A panel of advisers to the Centers for Disease Control and Prevention (CDC) on Saturday voted to push forward with Modernas coronavirus vaccine for emergency use in people ages 18 and older. 
CDC Director Dr. Robert RedfieldRobert RedfieldThe Hill’s Morning Report – Presented by Mastercard – Congress slogs toward COVID-19 relief, omnibus dealTrump official pushed for herd immunity, calling for low-risk Americans to be infected, emails showOvernight Health Care: US begins COVID-19 vaccinations in moment of hope | US surpasses 300,000 COVID-19 deaths | Pfizer negotiating with Trump administration for additional 100M COVID-19 vaccine doses next yearMORE is expected to accept the recommendation from the CDCs Advisory Committee on Immunization Practices this weekend, CNN reported.  
The vaccine, which was approved for emergency use by the Food and Drug Administration (FDA) on Friday, cannot be administered until it gets final approval from Redfield. 
Safety has been a paramount focus, Dr. José Romero, the CDC advisory committees chair and a professor of pediatric infectious diseases at the University of Arkansas, said Saturday, according to USA Today. 
The FDA cleared Modernas vaccine Friday following a unanimous recommendation from an agency advisory panel Thursday.
Modernas vaccine, like the Pfizer/BioNTech vaccine, has shown to be about 95 percent effective at preventing COVID-19 for the general population.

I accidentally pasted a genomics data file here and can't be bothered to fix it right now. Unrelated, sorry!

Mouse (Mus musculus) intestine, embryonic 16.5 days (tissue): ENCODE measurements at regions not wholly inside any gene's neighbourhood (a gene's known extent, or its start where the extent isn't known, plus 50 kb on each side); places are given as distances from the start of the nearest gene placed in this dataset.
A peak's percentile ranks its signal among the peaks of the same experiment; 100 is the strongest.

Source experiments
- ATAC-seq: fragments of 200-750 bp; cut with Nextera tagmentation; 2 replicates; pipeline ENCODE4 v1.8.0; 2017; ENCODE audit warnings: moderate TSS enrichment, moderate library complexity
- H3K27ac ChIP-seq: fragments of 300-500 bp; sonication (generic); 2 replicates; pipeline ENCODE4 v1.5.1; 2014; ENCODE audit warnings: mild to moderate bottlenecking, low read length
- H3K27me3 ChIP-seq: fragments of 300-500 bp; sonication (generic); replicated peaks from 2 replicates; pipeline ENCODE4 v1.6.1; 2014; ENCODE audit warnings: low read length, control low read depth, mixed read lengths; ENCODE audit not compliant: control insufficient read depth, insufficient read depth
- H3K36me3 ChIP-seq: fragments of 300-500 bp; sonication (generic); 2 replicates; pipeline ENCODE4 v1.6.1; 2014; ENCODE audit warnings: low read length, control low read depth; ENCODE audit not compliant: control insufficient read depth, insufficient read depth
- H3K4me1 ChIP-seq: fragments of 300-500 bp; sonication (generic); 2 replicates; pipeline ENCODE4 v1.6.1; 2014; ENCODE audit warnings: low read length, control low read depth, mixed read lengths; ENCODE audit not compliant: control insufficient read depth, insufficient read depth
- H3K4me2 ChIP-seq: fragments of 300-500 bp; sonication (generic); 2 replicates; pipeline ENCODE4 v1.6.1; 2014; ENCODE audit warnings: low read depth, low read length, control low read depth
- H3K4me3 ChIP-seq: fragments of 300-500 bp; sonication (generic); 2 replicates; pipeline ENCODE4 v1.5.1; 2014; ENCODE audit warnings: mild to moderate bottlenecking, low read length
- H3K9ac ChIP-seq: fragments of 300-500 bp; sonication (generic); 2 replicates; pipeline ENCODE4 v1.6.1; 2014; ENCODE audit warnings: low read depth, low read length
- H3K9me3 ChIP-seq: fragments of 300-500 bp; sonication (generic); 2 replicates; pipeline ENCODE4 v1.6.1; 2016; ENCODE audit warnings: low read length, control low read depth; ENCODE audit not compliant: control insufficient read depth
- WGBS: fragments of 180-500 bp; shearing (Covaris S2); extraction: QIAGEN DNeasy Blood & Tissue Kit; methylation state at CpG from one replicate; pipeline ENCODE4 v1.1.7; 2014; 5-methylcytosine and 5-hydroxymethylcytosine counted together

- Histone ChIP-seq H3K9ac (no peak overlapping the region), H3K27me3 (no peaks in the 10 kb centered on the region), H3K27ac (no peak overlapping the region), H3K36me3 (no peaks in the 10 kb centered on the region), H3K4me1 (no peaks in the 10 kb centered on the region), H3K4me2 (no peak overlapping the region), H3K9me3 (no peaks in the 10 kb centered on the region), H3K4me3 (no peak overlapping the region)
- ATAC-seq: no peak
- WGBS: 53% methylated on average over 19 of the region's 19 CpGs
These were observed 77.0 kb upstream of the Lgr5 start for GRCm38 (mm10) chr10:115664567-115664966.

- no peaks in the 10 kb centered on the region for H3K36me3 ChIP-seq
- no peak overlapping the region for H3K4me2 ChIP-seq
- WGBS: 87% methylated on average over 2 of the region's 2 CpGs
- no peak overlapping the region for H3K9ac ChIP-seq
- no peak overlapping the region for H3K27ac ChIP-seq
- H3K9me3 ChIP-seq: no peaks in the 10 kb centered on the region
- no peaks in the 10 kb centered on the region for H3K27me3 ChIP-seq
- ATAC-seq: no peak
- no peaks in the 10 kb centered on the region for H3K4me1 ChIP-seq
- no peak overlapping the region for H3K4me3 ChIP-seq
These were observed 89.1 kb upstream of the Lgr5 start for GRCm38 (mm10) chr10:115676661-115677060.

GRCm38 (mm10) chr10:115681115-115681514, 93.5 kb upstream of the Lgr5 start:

The news comes as thousands of people have already received the first dose of the Pfizer/BioNTech vaccine following emergency approval last week. 
Modernas vaccine was found to be 86 percent effective for people over age 65. 
The CDC panels age recommendation for the Moderna vaccine Saturday also marks a change from their guidance for the Pfizer/BioNTech treatment last week, which advised the inoculation for those aged 16 and older. 
Moderna’s vaccine is anticipated to create fewer logistical challenges, as it does not require the same deep cold storage as Pfizer’s vaccine.
It can remain stable for up to 30 days at the same temperature as a standard freezer.
Unlike Pfizer, Moderna’s vaccine was developed with significant federal funding. The Trump administration has invested $4.1 billion into the vaccine’s development and distribution, and the National Institutes of Health helped run clinical trials for the company.
Officials announced earlier Saturday that distribution of the Moderna vaccine would begin this weekend. 
“Distribution of Moderna vaccine has already begun,” Gen. Gustave Perna, chief operating officer of Operation Warp Speed, the administration’s effort to advance vaccine development and distribution, said during a briefing.
“Boxes are being packed and loaded today. Trucks will begin rolling out tomorrow, from FedEx and UPS, delivering vaccines and kits to the American people across the United States,” he added.